There’s one more thing you need to know: it doesn’t matter if the TV is LED or OLED. Sure, OLED screens can’t reach the same brightness levels as LED ones, but because there are two contrast standards, HDR is still possible — and worthwhile — on an OLED. If you want brighter, go LED. If you want darker, go OLED.
Obviously if you don’t really care about watching shows and movies in top-notch quality, then HDR TV probably won’t mean anything to you. If you’re the kind of person who still watches in 720p or below, then you probably won’t care enough about the benefits to invest in HDR TV.
Are You Excited for HDR TVs?
So far, it seems that HDR content will only be available in two forms: Ultra HD Blu-ray or streamed from an online service. If you aren’t keen about the Blu-ray option, then now might be the best time for you to start cutting the cord if you haven’t already.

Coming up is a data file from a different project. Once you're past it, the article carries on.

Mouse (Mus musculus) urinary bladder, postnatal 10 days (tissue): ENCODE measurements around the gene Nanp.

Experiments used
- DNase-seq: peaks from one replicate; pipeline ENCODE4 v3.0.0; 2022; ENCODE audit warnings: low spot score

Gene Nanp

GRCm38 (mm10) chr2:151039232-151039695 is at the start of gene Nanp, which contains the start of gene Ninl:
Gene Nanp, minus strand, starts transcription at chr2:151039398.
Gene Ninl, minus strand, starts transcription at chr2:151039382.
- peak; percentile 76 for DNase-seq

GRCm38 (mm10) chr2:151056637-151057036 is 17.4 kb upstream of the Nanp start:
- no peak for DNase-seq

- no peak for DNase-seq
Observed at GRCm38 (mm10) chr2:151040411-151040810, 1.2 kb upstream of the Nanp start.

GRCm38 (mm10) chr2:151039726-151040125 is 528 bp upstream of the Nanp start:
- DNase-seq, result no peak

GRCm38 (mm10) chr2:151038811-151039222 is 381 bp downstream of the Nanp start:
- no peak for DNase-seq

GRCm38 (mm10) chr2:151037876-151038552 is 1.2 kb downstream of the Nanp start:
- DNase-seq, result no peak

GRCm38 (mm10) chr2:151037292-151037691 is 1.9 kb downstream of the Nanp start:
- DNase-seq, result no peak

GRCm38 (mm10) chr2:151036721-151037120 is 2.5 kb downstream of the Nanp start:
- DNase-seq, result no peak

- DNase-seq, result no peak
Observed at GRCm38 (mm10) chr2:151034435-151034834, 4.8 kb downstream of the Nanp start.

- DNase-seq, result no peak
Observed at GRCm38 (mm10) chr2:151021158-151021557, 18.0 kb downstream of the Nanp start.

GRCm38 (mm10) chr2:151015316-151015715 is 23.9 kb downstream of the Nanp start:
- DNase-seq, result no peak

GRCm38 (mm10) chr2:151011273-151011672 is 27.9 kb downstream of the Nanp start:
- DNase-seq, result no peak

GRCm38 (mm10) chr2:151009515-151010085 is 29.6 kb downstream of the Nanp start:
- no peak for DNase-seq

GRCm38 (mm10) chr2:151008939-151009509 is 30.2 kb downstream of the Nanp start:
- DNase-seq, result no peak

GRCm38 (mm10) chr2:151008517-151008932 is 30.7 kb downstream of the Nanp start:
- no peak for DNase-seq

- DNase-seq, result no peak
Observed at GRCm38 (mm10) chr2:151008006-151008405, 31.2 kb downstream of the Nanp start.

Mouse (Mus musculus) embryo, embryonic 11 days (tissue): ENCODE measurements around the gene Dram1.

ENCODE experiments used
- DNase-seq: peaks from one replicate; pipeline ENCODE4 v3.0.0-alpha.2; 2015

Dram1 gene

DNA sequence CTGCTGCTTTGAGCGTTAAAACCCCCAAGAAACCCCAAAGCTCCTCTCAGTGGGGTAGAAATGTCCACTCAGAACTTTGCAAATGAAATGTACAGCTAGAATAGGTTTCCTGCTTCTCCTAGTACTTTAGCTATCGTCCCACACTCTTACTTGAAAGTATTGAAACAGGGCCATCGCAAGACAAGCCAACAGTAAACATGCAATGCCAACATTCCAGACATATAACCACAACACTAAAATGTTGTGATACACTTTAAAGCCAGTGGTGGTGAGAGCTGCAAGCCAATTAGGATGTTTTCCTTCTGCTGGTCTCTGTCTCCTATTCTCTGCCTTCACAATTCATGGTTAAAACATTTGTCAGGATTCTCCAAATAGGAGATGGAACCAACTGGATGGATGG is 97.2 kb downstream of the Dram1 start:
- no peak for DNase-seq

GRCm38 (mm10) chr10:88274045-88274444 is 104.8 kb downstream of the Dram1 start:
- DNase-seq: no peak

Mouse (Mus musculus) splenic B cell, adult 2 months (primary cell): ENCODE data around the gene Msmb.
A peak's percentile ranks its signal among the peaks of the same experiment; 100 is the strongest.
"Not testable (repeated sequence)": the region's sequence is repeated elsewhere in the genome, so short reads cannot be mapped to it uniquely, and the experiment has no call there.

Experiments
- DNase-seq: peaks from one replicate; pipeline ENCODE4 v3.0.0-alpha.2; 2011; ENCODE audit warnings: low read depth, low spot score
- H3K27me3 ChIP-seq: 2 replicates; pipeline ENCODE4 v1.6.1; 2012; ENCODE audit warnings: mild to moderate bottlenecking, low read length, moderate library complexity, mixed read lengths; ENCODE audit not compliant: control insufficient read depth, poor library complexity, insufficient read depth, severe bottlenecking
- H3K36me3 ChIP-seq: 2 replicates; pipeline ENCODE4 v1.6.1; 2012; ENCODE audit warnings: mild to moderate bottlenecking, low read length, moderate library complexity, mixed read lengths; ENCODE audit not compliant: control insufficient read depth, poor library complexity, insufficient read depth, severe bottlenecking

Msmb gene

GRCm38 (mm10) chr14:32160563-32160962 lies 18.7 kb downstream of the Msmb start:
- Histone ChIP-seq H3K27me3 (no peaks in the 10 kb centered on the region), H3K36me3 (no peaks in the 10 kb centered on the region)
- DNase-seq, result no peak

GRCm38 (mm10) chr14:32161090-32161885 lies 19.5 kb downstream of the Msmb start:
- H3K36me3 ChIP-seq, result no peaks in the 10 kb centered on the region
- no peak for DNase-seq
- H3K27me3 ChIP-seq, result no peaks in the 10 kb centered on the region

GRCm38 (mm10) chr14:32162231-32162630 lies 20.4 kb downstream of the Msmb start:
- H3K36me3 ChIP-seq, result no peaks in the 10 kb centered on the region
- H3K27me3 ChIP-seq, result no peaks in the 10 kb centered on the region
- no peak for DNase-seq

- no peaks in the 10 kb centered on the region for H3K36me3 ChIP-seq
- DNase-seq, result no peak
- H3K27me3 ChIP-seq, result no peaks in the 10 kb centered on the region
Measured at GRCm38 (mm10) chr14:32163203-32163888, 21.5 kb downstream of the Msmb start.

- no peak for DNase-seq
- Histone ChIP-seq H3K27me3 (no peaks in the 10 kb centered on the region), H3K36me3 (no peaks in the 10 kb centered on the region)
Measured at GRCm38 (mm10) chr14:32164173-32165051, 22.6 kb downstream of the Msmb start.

Our recommendation is that you wait a bit — maybe a few months — before diving in and buying an HDR-compatible TV for yourself, but don’t wait too long. This is real and it’s definitely going to happen. It’s just a matter of how long it takes for HDR content to come out.
The good news is that remastering old content for HDR isn’t too difficult. It’s not trivial, of course, but the relative ease should mean that HDR content will come sooner rather than later.
How excited are you for HDR TVs? Will you be an early adopter of it or will you wait and see how it plays out? Let us know what you think in the comments!
Image Credit: TV with Bicyclist by Sergey Kohl via Shutterstock